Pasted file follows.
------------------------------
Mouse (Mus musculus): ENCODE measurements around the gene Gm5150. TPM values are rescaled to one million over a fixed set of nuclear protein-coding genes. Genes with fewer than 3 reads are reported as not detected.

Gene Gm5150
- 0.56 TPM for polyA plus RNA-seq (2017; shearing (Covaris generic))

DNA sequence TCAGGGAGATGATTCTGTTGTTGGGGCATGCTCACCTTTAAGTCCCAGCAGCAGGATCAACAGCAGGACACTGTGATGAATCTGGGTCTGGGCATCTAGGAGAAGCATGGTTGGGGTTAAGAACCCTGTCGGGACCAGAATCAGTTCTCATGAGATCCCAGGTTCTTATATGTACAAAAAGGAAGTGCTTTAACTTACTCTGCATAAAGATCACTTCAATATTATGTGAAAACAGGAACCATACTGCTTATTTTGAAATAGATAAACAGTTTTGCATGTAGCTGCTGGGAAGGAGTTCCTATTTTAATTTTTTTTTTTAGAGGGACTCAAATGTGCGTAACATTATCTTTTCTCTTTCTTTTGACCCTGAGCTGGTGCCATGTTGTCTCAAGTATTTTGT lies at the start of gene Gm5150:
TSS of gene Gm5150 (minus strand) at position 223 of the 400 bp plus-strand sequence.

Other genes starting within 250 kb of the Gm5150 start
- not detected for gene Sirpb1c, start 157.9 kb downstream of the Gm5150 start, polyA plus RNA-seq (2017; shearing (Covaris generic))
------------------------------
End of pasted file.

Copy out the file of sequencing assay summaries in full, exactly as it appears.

Mouse (Mus musculus): ENCODE measurements around the gene Gm5150. TPM values are rescaled to one million over a fixed set of nuclear protein-coding genes. Genes with fewer than 3 reads are reported as not detected.

Gene Gm5150
- 0.56 TPM for polyA plus RNA-seq (2017; shearing (Covaris generic))

DNA sequence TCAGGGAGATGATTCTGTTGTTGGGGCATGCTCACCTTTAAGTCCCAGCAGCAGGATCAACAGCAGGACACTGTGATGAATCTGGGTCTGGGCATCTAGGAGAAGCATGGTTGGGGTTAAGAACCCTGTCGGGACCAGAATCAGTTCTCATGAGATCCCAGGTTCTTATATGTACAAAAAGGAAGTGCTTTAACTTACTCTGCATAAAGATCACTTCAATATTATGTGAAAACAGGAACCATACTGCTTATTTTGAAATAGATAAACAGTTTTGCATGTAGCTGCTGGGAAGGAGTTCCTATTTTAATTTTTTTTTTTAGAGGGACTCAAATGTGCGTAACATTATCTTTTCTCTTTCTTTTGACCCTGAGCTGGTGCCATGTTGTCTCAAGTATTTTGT lies at the start of gene Gm5150:
TSS of gene Gm5150 (minus strand) at position 223 of the 400 bp plus-strand sequence.

Other genes starting within 250 kb of the Gm5150 start
- not detected for gene Sirpb1c, start 157.9 kb downstream of the Gm5150 start, polyA plus RNA-seq (2017; shearing (Covaris generic))